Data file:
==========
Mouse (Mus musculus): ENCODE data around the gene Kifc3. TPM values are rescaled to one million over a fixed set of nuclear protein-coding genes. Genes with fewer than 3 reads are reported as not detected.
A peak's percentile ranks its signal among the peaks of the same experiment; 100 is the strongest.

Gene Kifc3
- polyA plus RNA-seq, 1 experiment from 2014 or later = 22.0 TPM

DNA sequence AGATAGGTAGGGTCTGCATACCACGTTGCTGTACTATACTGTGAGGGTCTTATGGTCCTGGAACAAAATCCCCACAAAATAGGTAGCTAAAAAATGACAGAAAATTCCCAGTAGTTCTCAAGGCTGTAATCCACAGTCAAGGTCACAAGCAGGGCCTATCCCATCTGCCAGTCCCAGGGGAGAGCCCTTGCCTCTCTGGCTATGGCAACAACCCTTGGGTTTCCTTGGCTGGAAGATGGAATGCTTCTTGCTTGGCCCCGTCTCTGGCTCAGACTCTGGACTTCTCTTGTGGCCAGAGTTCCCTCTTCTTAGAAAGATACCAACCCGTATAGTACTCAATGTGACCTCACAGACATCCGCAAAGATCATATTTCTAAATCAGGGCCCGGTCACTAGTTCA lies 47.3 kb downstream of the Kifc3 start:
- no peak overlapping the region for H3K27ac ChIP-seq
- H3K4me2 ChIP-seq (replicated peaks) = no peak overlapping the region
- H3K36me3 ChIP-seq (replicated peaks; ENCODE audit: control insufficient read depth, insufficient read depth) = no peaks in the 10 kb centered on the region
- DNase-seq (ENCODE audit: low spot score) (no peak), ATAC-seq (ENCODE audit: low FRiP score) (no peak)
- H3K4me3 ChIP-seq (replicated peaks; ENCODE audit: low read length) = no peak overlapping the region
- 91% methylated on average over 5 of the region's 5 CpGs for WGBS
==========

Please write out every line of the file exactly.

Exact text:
Mouse (Mus musculus): ENCODE data around the gene Kifc3. TPM values are rescaled to one million over a fixed set of nuclear protein-coding genes. Genes with fewer than 3 reads are reported as not detected.
A peak's percentile ranks its signal among the peaks of the same experiment; 100 is the strongest.

Gene Kifc3
- polyA plus RNA-seq, 1 experiment from 2014 or later = 22.0 TPM

DNA sequence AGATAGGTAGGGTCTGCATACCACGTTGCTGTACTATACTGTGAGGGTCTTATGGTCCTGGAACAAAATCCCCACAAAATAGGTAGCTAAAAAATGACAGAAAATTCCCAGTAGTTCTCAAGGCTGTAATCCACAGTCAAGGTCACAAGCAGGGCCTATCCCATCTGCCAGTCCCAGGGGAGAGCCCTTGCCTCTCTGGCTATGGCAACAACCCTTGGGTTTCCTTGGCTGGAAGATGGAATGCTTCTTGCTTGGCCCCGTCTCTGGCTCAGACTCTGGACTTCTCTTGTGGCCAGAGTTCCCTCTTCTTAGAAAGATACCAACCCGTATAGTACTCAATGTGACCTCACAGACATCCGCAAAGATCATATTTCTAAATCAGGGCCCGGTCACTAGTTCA lies 47.3 kb downstream of the Kifc3 start:
- no peak overlapping the region for H3K27ac ChIP-seq
- H3K4me2 ChIP-seq (replicated peaks) = no peak overlapping the region
- H3K36me3 ChIP-seq (replicated peaks; ENCODE audit: control insufficient read depth, insufficient read depth) = no peaks in the 10 kb centered on the region
- DNase-seq (ENCODE audit: low spot score) (no peak), ATAC-seq (ENCODE audit: low FRiP score) (no peak)
- H3K4me3 ChIP-seq (replicated peaks; ENCODE audit: low read length) = no peak overlapping the region
- 91% methylated on average over 5 of the region's 5 CpGs for WGBS